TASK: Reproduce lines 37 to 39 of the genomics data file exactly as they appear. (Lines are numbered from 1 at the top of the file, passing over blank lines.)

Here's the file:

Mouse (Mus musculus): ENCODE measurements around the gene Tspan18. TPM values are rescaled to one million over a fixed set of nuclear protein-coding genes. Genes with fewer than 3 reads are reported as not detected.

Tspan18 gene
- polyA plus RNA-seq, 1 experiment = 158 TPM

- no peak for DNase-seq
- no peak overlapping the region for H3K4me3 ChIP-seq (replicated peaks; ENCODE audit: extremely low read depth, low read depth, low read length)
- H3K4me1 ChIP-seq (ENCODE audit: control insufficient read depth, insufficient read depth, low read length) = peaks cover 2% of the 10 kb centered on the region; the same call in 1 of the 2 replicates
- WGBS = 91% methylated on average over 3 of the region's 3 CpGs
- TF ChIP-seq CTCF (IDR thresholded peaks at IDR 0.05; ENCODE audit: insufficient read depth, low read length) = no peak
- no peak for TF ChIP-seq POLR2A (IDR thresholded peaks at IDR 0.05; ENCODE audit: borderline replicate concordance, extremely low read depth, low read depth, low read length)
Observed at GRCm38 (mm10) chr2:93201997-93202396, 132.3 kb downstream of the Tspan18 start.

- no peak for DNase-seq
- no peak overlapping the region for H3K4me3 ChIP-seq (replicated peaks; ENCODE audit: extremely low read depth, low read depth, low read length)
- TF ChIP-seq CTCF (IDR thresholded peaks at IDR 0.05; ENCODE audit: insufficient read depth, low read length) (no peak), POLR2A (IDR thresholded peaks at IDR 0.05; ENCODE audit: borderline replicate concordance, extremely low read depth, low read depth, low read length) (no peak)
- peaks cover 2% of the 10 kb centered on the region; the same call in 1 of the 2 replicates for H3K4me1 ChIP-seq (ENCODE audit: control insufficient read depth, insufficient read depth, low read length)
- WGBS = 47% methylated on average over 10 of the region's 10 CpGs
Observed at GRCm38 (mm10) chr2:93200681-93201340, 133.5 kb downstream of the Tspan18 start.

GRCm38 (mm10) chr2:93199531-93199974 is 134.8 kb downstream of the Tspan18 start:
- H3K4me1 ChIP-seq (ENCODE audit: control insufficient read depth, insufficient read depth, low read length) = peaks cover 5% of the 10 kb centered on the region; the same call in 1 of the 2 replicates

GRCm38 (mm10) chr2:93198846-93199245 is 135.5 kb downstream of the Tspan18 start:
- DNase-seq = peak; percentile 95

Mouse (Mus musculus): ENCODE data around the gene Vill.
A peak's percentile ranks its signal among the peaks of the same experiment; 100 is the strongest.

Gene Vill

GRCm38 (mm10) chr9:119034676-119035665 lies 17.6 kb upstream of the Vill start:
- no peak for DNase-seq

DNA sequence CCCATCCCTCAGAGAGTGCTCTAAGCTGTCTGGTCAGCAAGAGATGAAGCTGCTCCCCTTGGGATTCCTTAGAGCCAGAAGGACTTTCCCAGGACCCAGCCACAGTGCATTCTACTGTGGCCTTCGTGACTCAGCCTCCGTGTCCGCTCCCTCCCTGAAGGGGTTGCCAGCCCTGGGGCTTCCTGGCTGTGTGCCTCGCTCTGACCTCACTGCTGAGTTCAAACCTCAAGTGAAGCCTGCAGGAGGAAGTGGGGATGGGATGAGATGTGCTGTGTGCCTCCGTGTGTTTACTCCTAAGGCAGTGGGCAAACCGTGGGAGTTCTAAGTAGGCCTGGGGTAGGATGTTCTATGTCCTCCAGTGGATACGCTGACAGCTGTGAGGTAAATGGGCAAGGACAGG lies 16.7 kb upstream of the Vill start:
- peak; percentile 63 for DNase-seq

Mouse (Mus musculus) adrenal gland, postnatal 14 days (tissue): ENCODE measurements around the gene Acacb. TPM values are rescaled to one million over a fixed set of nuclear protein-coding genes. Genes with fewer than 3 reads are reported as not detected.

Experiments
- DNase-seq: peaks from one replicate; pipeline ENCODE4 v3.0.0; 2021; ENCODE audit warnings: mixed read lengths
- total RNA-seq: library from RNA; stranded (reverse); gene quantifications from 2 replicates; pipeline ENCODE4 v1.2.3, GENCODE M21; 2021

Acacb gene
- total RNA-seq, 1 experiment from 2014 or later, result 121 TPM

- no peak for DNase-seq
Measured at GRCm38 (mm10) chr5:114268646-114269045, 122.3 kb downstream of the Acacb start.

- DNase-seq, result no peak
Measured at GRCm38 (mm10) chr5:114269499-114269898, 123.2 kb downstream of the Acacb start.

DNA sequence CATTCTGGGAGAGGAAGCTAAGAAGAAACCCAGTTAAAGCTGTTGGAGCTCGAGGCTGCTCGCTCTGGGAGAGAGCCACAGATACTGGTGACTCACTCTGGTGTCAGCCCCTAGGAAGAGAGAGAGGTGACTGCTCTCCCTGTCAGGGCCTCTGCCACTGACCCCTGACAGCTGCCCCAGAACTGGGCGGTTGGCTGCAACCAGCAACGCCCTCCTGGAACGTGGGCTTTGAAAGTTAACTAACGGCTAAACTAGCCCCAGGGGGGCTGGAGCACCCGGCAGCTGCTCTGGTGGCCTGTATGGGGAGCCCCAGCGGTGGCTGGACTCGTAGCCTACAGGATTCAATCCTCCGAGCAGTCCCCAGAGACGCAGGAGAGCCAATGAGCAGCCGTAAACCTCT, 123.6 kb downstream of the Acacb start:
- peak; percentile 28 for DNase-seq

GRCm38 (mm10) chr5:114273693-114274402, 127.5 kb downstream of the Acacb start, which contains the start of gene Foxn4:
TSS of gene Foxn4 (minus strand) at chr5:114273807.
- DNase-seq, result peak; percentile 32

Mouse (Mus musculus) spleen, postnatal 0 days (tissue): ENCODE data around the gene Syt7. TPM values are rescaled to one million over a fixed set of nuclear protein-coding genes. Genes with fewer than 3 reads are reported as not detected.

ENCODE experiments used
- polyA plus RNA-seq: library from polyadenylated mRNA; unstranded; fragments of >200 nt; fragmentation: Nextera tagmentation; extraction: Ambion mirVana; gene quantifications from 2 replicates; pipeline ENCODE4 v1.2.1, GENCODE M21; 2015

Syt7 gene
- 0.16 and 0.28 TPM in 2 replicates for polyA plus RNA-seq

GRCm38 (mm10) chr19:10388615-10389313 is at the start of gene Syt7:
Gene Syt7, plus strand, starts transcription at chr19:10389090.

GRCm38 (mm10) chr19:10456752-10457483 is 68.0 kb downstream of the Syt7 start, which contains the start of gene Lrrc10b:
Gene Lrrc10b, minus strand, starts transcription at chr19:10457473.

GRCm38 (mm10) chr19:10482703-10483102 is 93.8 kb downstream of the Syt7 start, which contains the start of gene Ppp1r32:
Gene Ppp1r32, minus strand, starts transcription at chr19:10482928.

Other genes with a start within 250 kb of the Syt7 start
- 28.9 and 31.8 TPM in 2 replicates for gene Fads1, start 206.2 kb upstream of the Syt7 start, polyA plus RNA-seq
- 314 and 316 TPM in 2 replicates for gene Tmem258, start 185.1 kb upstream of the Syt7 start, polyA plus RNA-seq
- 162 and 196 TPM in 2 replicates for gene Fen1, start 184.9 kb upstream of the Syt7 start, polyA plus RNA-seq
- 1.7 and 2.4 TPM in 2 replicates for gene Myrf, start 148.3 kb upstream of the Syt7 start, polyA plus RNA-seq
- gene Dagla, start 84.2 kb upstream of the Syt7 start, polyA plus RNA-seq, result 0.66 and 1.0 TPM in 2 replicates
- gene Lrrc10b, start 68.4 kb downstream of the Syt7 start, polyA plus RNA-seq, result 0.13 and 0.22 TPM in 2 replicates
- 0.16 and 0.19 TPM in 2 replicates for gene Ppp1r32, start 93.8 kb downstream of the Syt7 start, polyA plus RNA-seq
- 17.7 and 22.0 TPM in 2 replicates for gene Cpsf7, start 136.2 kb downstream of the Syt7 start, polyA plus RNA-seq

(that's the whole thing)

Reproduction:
Measured at GRCm38 (mm10) chr5:114269499-114269898, 123.2 kb downstream of the Acacb start.

DNA sequence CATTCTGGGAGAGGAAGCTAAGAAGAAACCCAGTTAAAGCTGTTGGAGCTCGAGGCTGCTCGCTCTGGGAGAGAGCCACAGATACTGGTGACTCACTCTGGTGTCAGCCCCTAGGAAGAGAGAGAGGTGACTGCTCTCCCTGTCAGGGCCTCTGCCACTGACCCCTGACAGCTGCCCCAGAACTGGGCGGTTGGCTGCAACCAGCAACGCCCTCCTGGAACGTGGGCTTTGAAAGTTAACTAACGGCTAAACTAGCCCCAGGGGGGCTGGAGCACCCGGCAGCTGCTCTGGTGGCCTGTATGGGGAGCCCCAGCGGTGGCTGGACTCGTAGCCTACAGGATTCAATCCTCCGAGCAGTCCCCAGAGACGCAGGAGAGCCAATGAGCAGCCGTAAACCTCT, 123.6 kb downstream of the Acacb start:
- peak; percentile 28 for DNase-seq